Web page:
Action Alert:

Brookline Town Meeting Calls for Abolition of Nuclear Weapons

Brookline Town Meeting vote, 2017 Brookline Town Meeting vote, 2017
Kea Van Der Ziel

Kea Van Der Ziel

On May 29, 2018, Brookline Town Meeting approved a warrant article dealing with the abolition of nuclear weapons.  It passed by an overwhelmingly positive vote of 167 for and 2 opposed.  This warrant article was a resolution calling on the U.S. to pull back from the brink of nuclear war.  It represents an effort by Physicians for Social Responsibility and the Union of Concerned Scientists to build bipartisan public and congressional support for fundamental changes to the U.S. nuclear policy that will make not only the U.S. but the entire world safer.  Brookline’s resolution is based on that joint effort, spearheaded mainly by residents of Massachusetts.  It has passed in several other municipalities in Massachusetts.  Additionally, there is movement on this issue across the U.S., from California to Maine.  A broad range of local, state, national and international organizations support and endorse the PSR/UCS effort, including faith and secular groups, organizations dedicate to peace and justice, among others.  A full list can be found at

The expenditure of $1.2-2 billion on nuclear “modernization” is really an escalation since it will inevitably lead to a renewed arms race.  Those dollars could be better spent on our crumbling infrastructure and other pressing needs here at home.  We are already spending $2 million/hour on maintaining the arsenal while the American Society of Civil Engineers gives our country failing or near failing grades on our infrastructure. 

Groups such as Physicians for Social Responsibility have been working on nuclear disarmament and abolition for decades.  It was the impetus for its founding in 1961 here is Massachusetts.  Subsequently, International Physicians for the Prevention of Nuclear War was formed, initially bringing together physicians from the U. S. and the U.S.S.R. but now with representatives from 64 countries.  In 2006, the International Campaign for the Abolition of Nuclear Weapons was formed.  It spearheaded the recently promulgated U.N. Treaty on the Prohibition of Nuclear Weapons by 122 nations and the Holy See.  It has been signed by 59 of these nations and ratified by 10 as of 5/17/2018.  None of the nuclear armed states nor their allies, with the exception of the Netherlands, participated in the crafting of this treaty.  However, the moral force of such an agreement is not to be minimized.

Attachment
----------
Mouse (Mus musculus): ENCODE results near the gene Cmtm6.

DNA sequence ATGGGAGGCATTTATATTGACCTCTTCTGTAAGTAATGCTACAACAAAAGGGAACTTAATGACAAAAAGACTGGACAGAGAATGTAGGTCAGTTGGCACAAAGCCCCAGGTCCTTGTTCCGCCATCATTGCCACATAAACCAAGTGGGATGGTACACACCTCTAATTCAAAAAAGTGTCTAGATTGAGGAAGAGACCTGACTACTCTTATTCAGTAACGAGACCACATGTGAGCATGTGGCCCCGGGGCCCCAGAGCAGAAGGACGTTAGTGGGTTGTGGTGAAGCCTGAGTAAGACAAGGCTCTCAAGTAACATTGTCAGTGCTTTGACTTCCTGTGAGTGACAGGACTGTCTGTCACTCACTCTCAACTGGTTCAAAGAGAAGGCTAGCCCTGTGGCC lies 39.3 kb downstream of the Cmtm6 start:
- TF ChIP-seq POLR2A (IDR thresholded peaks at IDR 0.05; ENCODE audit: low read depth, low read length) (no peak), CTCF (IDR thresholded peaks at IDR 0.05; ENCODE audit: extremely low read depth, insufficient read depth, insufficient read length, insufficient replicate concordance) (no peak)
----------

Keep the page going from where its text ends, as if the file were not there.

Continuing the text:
In December of 2018, ICAN received the Nobel Peace Prize for their work on the treaty.  Last month, the U.N. convened a high-level conference on Nuclear Disarmament in New York City and talks will continue.

In the U.S. there are multiple efforts in Congress addressing nuclear weapons.  Our own Senator Ed Markey has filed a bill in the Senate with a companion bill in the House authored by Representative Ted Lieu to prevent the first use of nuclear weapons by our president without congressional approval. There are other bills sponsored by Adam Smith, the ranking member of the House Armed Services Committee.

In May, 2018, The New England Journal of Medicine published “The Nobel Peace Prize and the Doomsday Clock – the End of Nuclear War or the End of Us.”  That title says it all.



Principal Petitioners:

                Cornelia van der Ziel (Town Meeting member, Precinct 15)

100 Wolcott Rd., Chestnut Hill MA 02467, 617-935-2940,


Edward Loechler (Town Meeting member, Precinct 08)

106 Beals St., #2, Brookline MA 02446, 617-543-8153,